Unfortunately, I can’t say the whole night was perfect. Actually, in its entirety, it turned out to be a mixed bag of the absolute best and absolute worst, all in one. When we did eventually go off to sleep, my stomach did a lurch, which I knew immediately was not good. My stomach had been a bit off the entire day but I hadn’t thought much of it. Seeing as we were in the African wilderness and there were a handful of Maasai Warriors guarding our camp all night against potential dangerous animals I felt I had to wake Kiko to accompany me into the wide open bush to use the “toilet”. I’ll spare you the details but I, well my guard Kiko and I, spent the entire night out in the bush.

At one unforgettable moment while I was throwing up, I could hear hyena calls coming from multiple directions, I remember pausing just enough to ask Kiko how close he thought they were. Hour after hour, Kiko began to get pretty comfortable in his new role as “African Bush Guard”, so much so that while I was trying to find a spot where I could squat without something treacherous biting my bum, Kiko was pointing out eyes glowing in the trees and telling me it was “one of those animals you have been wanting to see.” I practically yelled, “Could you be more specific? A dangerous one or not?” Turned out it was a bush baby…

A massive headache lingered all the next day in camp, but I slowly recovered just in time for Christmas. The kids made a wonderful “tree”, which we topped with a handmade angel I had had the foresight to purchase in Nairobi the week before.

Christmas morning festivities were a simple affair amongst the 4 of us as the Maasai do not celebrate Christmas and have never heard of Santa or the Tooth Fairy for that matter. We each were allotted $15 to spend on surprise gifts for the other three. We haven’t been purchasing many souvenirs along our trip so far which made shopping in Kenya even more fun. Beaded jewelry, small stuffed animals made of African cloth, and even a Maasai wooden throwing club were opened and appreciated and then we were off exploring again.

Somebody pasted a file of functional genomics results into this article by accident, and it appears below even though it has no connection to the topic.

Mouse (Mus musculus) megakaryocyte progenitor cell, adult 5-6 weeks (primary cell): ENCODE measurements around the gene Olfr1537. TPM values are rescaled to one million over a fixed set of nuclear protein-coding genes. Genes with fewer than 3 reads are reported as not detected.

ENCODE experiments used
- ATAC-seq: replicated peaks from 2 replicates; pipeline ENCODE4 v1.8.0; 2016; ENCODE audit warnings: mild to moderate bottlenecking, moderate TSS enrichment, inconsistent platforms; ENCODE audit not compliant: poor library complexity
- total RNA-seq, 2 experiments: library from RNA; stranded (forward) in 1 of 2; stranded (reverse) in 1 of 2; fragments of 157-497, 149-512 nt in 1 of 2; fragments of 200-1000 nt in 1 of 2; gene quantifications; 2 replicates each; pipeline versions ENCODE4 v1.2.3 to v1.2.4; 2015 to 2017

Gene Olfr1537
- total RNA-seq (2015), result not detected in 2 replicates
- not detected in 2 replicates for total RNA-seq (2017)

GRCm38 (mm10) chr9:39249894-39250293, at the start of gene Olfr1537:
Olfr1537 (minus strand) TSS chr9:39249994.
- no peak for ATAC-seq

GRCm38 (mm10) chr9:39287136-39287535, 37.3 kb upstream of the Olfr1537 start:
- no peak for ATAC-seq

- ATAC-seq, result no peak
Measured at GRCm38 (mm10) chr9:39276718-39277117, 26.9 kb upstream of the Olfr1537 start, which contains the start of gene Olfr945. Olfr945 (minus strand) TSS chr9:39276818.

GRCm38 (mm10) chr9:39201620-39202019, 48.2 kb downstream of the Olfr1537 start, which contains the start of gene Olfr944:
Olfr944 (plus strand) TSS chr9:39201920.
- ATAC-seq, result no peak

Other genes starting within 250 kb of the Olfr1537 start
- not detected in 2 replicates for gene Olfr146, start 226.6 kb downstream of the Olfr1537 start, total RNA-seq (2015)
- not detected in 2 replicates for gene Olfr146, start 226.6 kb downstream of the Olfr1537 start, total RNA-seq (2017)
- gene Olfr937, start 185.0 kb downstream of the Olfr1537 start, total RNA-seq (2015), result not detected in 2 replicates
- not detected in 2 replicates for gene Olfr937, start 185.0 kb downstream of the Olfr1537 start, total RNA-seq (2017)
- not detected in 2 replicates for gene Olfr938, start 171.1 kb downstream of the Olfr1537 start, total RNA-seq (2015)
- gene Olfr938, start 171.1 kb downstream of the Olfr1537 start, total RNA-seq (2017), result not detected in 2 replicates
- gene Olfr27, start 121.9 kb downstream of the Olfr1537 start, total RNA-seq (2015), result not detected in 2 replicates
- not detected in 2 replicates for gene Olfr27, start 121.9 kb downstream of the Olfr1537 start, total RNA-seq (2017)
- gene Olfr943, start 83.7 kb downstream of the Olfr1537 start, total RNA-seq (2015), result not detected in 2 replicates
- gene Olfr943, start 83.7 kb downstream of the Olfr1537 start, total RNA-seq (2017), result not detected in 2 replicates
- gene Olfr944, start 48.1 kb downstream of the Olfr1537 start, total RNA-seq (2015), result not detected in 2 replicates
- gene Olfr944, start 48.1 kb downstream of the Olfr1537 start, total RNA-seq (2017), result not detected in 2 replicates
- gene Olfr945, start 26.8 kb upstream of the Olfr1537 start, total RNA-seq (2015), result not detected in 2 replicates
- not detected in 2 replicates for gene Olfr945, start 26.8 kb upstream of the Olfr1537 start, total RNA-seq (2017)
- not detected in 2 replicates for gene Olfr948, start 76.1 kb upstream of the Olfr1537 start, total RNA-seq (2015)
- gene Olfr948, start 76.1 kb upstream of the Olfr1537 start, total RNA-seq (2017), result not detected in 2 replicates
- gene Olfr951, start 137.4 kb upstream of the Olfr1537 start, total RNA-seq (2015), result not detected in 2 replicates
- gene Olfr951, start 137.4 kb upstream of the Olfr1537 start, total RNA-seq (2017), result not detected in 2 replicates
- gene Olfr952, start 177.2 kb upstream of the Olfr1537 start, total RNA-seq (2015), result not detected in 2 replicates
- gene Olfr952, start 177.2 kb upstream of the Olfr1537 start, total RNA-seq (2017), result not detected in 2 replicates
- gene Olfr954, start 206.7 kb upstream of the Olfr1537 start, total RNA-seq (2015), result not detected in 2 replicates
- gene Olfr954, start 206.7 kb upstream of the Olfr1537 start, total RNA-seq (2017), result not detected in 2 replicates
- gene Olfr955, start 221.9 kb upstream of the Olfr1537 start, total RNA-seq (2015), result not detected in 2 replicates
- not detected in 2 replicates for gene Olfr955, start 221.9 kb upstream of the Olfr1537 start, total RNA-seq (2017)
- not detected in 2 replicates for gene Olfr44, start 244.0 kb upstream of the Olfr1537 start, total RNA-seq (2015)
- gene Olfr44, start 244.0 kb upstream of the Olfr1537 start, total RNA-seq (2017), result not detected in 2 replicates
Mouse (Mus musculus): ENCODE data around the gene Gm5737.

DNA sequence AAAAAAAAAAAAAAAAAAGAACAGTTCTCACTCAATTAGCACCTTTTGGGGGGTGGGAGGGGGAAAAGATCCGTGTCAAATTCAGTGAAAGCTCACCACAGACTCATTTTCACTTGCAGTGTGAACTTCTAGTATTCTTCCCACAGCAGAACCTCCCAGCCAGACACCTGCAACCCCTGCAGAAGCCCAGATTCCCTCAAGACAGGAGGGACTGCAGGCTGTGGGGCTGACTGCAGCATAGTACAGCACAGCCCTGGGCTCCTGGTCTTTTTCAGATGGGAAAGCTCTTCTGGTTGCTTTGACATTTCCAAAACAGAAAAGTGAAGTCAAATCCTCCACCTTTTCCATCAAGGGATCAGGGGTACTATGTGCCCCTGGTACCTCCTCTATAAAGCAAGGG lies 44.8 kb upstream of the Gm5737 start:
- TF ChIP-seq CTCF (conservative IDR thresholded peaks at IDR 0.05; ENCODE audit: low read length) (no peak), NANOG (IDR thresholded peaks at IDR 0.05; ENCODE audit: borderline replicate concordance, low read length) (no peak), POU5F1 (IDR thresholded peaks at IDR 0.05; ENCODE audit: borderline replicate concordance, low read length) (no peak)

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We had noticed that a group of young kids were often taking care of baby goats nearby so we wandered over. When given the leisure of time, connections seem to be able to form through cultural and language barriers. The girls were drawn to Zuki’s collection of bracelets from around the world, and from there the ice was broken.

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Before long we were exchanging song and dances. Gosh did we feel untalented when it was our turn to sing and dance. These kids rocked and looked a bit shocked that we weren’t able to perform a choreographed performance in return.

Beautiful song and dance

On the morning of our departure the new warriors was put to the test. We were given shields and “swords” (2′ long sticks used as training for the wooden throwing club, or rungu) and teams were formed. And then all of a sudden these sticks went whizzing by. It had just enough thrill and danger to make it super exciting. The grown men were actually being hit quite hard. Everyone was laughing and having a good time.

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Yoda was practically in tears when it ended; he would have loved to play that all day. Spontaneously a chanting line formed and we all joined in jumping and bobbing our heads as we had witnessed throughout the week.

I can say with confidence that our time with the Maasai will never be forgotten; A Christmas not about the gifts but about the experiences. The experience, the memories, the lessons were the big Christmas gift this year. We made some wonderful bonds and learned so much about a culture so different than our own. In the years to come that yellow Kenya angel will be prominent on our family Christmas tree, as a physical reminder of our very different Christmas with the Maasai at Maji Moto.